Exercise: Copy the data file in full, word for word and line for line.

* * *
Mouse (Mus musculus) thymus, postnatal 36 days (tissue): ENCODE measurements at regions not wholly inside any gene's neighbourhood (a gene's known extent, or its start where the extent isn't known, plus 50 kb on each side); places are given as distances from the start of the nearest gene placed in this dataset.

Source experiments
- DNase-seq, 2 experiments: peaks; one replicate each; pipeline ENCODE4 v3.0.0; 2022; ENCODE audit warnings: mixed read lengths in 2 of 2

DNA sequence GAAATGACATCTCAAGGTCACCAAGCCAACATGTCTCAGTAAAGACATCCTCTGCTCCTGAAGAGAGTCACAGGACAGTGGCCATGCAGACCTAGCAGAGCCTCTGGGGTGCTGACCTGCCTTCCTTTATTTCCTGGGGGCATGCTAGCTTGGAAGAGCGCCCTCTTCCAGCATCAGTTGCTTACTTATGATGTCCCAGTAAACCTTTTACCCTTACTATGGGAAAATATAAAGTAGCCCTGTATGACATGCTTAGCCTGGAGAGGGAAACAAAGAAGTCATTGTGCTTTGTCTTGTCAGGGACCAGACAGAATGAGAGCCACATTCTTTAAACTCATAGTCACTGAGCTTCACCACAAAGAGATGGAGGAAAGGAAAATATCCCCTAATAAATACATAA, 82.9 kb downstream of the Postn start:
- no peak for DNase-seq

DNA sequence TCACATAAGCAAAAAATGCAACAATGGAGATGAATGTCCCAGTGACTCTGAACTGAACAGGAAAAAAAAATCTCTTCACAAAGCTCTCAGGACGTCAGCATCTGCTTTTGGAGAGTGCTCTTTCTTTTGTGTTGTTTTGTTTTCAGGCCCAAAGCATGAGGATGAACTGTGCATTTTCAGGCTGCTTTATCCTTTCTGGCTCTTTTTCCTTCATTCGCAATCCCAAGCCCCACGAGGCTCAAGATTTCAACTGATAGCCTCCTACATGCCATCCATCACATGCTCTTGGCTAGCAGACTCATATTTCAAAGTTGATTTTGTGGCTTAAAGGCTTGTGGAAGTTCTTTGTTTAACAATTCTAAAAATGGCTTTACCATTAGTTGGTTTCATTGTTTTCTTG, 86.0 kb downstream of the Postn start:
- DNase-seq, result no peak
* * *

Mouse (Mus musculus) thymus, postnatal 36 days (tissue): ENCODE measurements at regions not wholly inside any gene's neighbourhood (a gene's known extent, or its start where the extent isn't known, plus 50 kb on each side); places are given as distances from the start of the nearest gene placed in this dataset.

Source experiments
- DNase-seq, 2 experiments: peaks; one replicate each; pipeline ENCODE4 v3.0.0; 2022; ENCODE audit warnings: mixed read lengths in 2 of 2

DNA sequence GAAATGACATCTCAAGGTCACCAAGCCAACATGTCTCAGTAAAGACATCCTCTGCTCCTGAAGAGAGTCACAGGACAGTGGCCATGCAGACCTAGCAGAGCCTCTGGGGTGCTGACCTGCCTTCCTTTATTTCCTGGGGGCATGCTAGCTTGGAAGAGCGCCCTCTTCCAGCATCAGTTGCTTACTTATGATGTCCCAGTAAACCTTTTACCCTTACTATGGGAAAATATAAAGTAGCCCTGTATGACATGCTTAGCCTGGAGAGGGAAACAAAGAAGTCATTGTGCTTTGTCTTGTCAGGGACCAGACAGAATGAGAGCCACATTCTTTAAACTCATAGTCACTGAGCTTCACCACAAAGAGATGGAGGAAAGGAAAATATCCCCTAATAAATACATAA, 82.9 kb downstream of the Postn start:
- no peak for DNase-seq

DNA sequence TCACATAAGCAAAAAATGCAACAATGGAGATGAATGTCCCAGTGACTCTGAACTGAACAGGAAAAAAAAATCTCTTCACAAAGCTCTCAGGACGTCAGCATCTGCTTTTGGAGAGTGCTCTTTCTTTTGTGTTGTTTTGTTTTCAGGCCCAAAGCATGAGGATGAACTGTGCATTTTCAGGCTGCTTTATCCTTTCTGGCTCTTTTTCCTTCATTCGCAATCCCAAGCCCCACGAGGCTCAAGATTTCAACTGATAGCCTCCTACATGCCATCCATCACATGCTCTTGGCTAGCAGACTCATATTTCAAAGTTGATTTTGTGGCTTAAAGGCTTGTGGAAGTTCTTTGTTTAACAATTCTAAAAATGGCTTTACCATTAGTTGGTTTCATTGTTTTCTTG, 86.0 kb downstream of the Postn start:
- DNase-seq, result no peak